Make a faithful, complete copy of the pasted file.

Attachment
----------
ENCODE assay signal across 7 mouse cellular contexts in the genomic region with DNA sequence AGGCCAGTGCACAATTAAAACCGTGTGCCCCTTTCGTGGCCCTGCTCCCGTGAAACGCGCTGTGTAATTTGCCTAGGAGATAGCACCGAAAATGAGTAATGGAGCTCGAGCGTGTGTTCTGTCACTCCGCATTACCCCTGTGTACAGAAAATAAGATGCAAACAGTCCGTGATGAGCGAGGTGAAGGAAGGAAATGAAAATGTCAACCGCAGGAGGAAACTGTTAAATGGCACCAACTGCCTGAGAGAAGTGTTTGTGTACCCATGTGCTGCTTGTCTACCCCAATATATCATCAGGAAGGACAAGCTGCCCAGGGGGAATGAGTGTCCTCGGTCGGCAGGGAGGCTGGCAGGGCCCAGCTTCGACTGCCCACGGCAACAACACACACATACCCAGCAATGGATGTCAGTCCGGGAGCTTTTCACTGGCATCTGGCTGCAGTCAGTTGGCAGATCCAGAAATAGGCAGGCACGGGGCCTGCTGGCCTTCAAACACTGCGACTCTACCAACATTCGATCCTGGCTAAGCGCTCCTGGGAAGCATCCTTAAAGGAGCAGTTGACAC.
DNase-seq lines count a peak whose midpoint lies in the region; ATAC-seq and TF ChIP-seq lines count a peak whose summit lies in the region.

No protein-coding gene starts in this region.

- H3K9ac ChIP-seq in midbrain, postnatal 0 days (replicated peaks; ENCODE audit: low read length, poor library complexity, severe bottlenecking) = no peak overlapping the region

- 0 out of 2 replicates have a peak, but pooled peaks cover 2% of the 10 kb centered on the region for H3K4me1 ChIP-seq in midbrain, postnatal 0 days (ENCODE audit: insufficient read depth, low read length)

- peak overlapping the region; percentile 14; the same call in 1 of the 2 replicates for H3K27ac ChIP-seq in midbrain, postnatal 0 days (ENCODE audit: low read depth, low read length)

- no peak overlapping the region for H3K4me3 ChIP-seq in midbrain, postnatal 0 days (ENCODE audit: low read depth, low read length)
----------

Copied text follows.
ENCODE assay signal across 7 mouse cellular contexts in the genomic region with DNA sequence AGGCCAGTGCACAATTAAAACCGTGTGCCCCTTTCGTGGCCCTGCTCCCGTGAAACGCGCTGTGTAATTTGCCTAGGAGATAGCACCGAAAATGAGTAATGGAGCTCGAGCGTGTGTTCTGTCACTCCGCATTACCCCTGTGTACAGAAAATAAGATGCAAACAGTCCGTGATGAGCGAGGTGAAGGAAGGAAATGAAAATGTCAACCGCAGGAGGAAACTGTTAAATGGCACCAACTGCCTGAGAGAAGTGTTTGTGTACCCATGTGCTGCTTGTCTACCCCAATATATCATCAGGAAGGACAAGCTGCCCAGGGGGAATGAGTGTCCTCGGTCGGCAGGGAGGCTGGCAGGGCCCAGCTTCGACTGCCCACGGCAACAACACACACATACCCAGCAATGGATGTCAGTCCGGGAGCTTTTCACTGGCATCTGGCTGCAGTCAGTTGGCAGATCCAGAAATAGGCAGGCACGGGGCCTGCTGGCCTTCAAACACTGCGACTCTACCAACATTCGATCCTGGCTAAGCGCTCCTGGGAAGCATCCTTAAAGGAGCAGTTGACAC.
DNase-seq lines count a peak whose midpoint lies in the region; ATAC-seq and TF ChIP-seq lines count a peak whose summit lies in the region.

No protein-coding gene starts in this region.

- H3K9ac ChIP-seq in midbrain, postnatal 0 days (replicated peaks; ENCODE audit: low read length, poor library complexity, severe bottlenecking) = no peak overlapping the region

- 0 out of 2 replicates have a peak, but pooled peaks cover 2% of the 10 kb centered on the region for H3K4me1 ChIP-seq in midbrain, postnatal 0 days (ENCODE audit: insufficient read depth, low read length)

- peak overlapping the region; percentile 14; the same call in 1 of the 2 replicates for H3K27ac ChIP-seq in midbrain, postnatal 0 days (ENCODE audit: low read depth, low read length)

- no peak overlapping the region for H3K4me3 ChIP-seq in midbrain, postnatal 0 days (ENCODE audit: low read depth, low read length)